this is the highly subjective way I read and interpret literature
(the emphasis lies on literature, so you'll only find a couply of trashy readings here and there)
You really have to bear in mind that the date of origin is 1937 and for that, I am pleasantly surprised that it is not more preachy or propaganda-ish. Of course, there is a lot of inner-European nationalism and racism in the text (to be fair, if there was any time to be a racist nationalist, the 1930’s would have been it), of course, the protagonist is a smart Englishman and of course, the English will probably save the world from the homosexual Nazis – at least according to Burdekins novel.
I understand, why there is a lot of fuss about Swastika Night in feminist circles, but I would not claim the degenerated status of women to be the main focus of the text. As far as I am concerned, Burdekin’s novel deals mainly with the deliberate erasure of history and the consequent making up of your own stories by the people = men in power (yes, mayor 1984 flashback and although there is no being sure about it, it is very likely that Orwell borrowed heavily from Swastika Night). I am actually really sorry that only the feminist aspect stuck with it and Orwell snatched away the whole meddling with history discourse, because Burdekin not only brought this issue up 12 years prior to him, but she executed it in a much more elaborate way as well.
Oddly enough, I felt some very homophobic tendencies despite the central bromance between Alfred and Hermann. She highly propagates the Christian family model consisting explicitly of father, mother and children and once she even states that "normal" equals "not homosexual", but I guess it was the 1930’s after all.
Now about the whole language thing… well, her efforts of mixing in some German here and there are quite cute in the beginning, Burdekin obviously took pride in this, but soon it just made me cringe and I wished she would have abandoned the idea completely. We are talking the Die Hard German level of a Hans Gruber – no wonder, Karl didn’t have a clue what to do, after Hans yelled „Karl, schieß dem Fenster!“ at him.
But despite using some incorrect German, ignoring the existence of every single Umlaut and treating the article of der Führer as if it would be part of the name and needn’t to be grammatically altered (I get it, it is a tough language to learn, mistakes happen and I am still glad, people make the effort), her use of language in this setting is simply confusing. It was hardly ever clear to me, in what language the characters were conversing with each other (not that it matters much, but it felt very forced and strange sometimes), for example, in one of the earlier chapters, the Knight von Hess, Alfred and Hermann have a conversation about history and real life Hitler, so von Hess explicitly states in the beginning that he will speak English: "I think," he said, "that I will speak in English. […] I want to make absolutely certain that Alfred understands everything I have to tell." And just four pages later this happens: "it is certain, that he never married, but whether he had intercourse with women in a sexual sense or not, we do not know." "Married?" said Alfred. "I’m sorry, sir, that’s a German word I don’t know."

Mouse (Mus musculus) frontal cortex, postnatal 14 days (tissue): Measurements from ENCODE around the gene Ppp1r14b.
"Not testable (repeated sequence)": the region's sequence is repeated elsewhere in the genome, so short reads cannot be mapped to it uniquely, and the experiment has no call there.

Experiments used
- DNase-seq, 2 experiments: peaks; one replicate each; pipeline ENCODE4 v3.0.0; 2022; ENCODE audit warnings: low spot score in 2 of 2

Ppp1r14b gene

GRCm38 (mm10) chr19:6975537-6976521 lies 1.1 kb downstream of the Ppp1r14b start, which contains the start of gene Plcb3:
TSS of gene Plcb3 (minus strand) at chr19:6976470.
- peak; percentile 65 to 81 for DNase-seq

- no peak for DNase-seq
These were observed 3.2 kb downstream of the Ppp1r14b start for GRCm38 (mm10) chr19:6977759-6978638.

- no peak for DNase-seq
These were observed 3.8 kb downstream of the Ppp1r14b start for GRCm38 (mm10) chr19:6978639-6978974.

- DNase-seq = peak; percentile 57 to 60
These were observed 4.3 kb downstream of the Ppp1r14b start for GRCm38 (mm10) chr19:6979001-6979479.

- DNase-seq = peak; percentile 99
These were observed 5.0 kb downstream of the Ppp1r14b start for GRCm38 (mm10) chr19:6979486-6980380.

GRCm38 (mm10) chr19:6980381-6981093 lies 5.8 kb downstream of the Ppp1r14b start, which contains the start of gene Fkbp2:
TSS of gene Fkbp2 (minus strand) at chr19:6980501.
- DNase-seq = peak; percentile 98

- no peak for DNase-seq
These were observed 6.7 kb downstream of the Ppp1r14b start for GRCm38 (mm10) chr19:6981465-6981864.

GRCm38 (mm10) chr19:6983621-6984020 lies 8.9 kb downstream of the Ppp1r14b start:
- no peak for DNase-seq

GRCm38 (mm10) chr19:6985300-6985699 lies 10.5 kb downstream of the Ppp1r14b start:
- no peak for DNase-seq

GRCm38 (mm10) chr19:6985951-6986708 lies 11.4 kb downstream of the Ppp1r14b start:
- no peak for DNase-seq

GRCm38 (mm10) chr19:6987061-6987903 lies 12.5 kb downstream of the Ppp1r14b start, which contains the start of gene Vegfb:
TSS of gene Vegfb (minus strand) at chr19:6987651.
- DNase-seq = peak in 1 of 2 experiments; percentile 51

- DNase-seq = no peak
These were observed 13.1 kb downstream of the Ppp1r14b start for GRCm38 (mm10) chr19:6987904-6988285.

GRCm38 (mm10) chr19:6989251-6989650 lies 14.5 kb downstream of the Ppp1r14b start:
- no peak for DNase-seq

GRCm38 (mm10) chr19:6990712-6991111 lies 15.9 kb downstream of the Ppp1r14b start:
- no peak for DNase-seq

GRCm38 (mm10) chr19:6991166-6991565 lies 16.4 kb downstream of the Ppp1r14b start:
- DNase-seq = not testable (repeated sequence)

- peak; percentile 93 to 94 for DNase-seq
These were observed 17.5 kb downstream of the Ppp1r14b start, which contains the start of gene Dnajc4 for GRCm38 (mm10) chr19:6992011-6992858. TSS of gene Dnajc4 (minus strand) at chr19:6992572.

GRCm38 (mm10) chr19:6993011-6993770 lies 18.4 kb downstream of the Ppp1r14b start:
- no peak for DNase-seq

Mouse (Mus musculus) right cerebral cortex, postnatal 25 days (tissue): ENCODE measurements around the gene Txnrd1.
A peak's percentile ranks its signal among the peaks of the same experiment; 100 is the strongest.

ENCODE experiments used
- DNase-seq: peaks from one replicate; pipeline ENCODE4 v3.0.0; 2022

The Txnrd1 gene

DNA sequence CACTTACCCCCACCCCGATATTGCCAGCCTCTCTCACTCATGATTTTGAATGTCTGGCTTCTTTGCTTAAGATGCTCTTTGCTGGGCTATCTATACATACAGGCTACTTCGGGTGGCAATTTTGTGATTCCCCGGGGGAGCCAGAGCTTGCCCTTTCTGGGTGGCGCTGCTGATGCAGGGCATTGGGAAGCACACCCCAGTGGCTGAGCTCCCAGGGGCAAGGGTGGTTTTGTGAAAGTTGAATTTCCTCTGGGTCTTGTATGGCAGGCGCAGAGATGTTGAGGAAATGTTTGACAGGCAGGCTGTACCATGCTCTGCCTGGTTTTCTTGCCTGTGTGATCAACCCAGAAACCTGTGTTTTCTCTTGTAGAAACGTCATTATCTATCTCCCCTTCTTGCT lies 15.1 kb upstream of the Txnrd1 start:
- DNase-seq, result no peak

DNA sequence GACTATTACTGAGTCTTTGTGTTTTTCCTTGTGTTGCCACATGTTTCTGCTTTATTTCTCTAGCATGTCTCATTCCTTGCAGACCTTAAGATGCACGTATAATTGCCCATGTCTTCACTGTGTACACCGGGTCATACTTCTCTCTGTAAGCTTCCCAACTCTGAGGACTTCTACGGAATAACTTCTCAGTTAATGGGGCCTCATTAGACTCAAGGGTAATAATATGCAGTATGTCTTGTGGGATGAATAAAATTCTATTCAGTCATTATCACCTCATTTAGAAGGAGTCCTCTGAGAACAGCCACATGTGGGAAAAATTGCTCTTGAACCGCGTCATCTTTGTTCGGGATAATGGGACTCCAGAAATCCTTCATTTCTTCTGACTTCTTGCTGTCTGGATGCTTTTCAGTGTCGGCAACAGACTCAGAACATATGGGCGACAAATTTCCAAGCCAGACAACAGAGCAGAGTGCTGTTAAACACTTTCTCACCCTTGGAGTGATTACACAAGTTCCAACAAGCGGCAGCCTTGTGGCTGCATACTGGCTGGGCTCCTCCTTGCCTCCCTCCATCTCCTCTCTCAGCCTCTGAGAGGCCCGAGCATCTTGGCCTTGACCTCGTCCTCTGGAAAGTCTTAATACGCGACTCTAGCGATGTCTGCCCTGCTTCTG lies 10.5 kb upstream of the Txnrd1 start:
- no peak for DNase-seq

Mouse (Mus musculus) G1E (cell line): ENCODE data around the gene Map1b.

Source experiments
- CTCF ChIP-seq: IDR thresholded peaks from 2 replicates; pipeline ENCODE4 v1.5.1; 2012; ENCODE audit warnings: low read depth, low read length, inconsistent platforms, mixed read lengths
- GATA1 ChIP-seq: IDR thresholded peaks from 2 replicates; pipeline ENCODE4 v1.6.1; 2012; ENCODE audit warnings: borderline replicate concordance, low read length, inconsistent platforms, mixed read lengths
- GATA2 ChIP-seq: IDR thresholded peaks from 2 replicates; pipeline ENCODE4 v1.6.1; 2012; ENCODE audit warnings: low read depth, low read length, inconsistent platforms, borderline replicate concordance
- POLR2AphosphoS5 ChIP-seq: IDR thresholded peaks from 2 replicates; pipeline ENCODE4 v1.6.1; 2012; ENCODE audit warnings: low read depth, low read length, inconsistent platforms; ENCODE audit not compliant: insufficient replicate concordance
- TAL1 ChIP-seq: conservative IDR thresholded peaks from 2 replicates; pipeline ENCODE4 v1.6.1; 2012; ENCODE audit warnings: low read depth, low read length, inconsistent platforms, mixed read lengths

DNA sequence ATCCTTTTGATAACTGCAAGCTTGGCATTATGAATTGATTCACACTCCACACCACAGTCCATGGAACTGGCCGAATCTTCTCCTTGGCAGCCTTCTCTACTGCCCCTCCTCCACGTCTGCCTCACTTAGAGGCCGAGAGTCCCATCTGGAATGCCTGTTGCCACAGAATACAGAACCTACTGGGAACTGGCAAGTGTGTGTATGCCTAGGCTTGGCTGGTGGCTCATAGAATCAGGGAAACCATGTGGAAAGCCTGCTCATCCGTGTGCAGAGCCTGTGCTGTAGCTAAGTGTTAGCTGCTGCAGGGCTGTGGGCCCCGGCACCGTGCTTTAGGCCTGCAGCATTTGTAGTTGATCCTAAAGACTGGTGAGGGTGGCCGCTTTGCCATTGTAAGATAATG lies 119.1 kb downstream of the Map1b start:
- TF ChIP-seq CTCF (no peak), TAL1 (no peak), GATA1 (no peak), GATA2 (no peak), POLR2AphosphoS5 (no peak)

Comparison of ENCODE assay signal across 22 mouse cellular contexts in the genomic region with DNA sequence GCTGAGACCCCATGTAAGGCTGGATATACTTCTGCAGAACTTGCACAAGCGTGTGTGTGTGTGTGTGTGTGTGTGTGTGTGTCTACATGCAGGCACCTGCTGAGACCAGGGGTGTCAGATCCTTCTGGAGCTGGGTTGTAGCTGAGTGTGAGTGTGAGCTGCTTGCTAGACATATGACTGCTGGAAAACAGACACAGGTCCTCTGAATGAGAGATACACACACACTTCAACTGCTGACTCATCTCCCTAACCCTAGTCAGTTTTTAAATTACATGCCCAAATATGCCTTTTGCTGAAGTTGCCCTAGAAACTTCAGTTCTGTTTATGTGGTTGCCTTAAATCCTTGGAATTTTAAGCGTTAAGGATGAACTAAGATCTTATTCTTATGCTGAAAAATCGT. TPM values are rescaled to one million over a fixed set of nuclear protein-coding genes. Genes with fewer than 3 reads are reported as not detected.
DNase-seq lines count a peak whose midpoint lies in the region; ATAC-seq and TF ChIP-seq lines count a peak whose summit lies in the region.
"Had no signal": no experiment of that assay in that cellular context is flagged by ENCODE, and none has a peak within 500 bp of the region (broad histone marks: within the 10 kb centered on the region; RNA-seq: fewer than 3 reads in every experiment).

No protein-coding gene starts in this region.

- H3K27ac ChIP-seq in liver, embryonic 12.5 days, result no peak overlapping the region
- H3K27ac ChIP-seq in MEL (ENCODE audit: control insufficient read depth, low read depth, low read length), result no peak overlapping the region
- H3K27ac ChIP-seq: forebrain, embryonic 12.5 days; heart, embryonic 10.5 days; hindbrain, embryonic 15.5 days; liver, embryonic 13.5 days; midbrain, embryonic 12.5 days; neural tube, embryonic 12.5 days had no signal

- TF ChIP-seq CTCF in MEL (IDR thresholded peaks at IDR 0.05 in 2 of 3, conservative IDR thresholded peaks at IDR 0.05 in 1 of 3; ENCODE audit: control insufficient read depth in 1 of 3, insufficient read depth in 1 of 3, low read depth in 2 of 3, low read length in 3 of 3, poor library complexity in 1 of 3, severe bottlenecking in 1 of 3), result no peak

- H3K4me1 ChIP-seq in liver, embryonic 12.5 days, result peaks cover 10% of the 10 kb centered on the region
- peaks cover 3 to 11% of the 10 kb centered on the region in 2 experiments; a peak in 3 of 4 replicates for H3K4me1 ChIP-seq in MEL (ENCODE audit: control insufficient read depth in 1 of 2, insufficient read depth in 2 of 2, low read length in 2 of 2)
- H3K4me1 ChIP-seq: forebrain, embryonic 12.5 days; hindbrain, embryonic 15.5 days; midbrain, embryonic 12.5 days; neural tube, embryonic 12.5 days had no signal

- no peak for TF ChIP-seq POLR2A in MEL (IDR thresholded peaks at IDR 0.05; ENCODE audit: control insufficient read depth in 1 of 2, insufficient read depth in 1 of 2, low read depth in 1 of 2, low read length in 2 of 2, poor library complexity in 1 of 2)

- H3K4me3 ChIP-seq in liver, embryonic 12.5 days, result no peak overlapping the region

I might be picky here, but did I miss them switching the language somewhere along the way? Did Burdekin foresee the infamous Denglisch? The whole book was like watching Inglorious Basterds in translation, without all the linguistic nuances that make up the best part of the movie. Now, I know, she could never have written her novel in German, but it would have made so much more sense to just come up with any excuse to let her characters speak English! And why did she herself bring up this whole issue in the first place?
Overall, the book could have done without the Christian propaganda towards the end also, the democracy bashing really came as a surprise. But despite that, Swastika Night is a solid dystopian novel, unjustly reduced to its feminist content.